Ceridwen Dovey is a South African born novelist who now lives in New York. After receiving her undergraduate degree from Harvard in 2003, Dovey returned to South Africa to write a novel. Blood Kin, the result of that work, was published in 2007 to critical acclaim: the novel was shortlisted for the John Llewellyn Rhys Prize. Informed by Dovey's South African roots, the novel tells the story of a fictional military coup from the perspective of the overthrown leader's portraitist, chef, and barber. Dovey is currently completing a PhD in Anthropology at New York University. Dovey doesn't see a conflict between her two passions. "Both anthropology and good fiction are full of thick description and a layering of detail," she says.
Question: Do people need ritual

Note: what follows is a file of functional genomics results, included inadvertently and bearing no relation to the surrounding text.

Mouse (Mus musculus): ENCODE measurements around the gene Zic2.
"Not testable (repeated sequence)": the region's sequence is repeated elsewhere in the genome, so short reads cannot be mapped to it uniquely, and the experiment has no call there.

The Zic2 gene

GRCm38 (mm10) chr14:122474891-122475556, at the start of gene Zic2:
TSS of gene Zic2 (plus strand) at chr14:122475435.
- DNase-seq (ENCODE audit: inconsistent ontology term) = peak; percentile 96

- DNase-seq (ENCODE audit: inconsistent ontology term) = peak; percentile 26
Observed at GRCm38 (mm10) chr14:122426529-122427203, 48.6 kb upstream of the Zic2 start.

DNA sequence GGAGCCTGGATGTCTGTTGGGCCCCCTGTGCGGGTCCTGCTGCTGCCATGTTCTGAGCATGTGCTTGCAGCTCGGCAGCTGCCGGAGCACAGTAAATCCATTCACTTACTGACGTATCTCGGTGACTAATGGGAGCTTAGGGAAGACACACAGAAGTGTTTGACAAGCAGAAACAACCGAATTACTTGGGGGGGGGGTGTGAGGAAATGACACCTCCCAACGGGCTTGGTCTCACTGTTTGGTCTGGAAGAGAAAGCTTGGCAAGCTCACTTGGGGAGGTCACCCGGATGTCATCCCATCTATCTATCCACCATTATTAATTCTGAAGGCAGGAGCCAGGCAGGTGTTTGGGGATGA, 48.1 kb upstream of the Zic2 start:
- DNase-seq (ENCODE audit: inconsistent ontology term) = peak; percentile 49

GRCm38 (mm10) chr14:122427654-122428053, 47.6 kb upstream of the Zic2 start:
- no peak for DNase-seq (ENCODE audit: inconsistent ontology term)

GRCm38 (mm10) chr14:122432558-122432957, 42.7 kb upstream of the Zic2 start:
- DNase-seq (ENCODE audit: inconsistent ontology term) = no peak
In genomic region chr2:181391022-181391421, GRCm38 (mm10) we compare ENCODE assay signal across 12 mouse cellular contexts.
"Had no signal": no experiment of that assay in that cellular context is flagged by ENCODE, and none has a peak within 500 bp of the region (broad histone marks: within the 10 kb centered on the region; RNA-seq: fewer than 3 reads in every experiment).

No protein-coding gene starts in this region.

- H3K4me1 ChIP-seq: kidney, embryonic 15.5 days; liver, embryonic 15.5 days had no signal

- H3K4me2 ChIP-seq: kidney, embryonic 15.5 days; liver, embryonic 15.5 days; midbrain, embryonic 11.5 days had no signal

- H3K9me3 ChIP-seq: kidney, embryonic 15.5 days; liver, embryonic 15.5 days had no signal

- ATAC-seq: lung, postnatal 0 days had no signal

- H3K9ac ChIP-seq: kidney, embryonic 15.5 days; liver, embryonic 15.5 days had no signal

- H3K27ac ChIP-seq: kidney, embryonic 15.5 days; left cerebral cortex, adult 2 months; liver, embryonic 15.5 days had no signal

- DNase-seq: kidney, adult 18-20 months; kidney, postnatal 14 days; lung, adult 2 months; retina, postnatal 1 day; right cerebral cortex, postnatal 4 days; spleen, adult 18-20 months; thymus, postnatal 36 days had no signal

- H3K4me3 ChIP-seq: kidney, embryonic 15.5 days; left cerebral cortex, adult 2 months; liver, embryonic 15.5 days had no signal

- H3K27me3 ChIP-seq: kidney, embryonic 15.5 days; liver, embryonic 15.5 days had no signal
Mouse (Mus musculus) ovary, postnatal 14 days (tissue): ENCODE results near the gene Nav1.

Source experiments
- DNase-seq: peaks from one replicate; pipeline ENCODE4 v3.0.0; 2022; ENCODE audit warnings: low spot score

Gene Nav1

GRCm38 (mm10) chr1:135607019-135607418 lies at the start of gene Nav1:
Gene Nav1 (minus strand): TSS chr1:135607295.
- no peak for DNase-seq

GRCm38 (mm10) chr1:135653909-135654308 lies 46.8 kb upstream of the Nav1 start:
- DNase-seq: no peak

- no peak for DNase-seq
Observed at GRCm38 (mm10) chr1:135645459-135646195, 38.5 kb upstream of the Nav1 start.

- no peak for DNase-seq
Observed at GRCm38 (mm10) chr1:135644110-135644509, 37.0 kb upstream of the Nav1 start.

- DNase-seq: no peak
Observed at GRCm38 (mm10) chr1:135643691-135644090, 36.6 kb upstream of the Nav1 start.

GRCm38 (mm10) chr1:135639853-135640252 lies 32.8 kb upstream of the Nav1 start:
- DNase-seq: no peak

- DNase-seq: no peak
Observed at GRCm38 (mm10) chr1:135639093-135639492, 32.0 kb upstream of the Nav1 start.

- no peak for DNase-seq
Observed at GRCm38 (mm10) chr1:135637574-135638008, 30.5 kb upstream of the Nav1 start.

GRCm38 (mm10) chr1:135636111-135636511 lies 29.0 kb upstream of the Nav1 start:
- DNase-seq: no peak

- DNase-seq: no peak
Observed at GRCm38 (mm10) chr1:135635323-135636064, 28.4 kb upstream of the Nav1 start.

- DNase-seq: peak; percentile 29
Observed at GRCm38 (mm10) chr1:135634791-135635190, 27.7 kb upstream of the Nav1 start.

Dovey: Absolutely, yeah. And it’s . . . It’s fundamental to who we are. It’s one of the things that sets us apart as a species – you know our ability to, you know, have a symbolic life. And it’s a major source of meaning and purpose, I think, for all human . . . human beings. And if you look, you know, what anthropology can give us is a sort of . . . both a universal perspective; and it’s always ___________ the sort of father of American anthropology always emphasized what he called the “psychic unity” of mankind. So it’s the sort of, you know, acknowledgment and, you know, reassurance that we are all human; and that we are all the same; which unfortunately at certain times in human history, you know that hasn’t always been taken for granted. But it also gives us the kind of specificity of life in this incredible diversity and variety of the ways that humans think; or about finding meaning and purpose in their lives sort of on the ground. And there’s a tension, I think, between that. I’m not sure how you ever really resolve that tension. Because the moment you start to universalize, you start to generalize. And it doesn’t really do justice to us as a species and the diversity on the ground. But the moment you start to hone in too closely on any particular ritual, you risk sort of exoticizing that behavior and not having it be a standard for kind of general human need. Recorded on: 12/6/07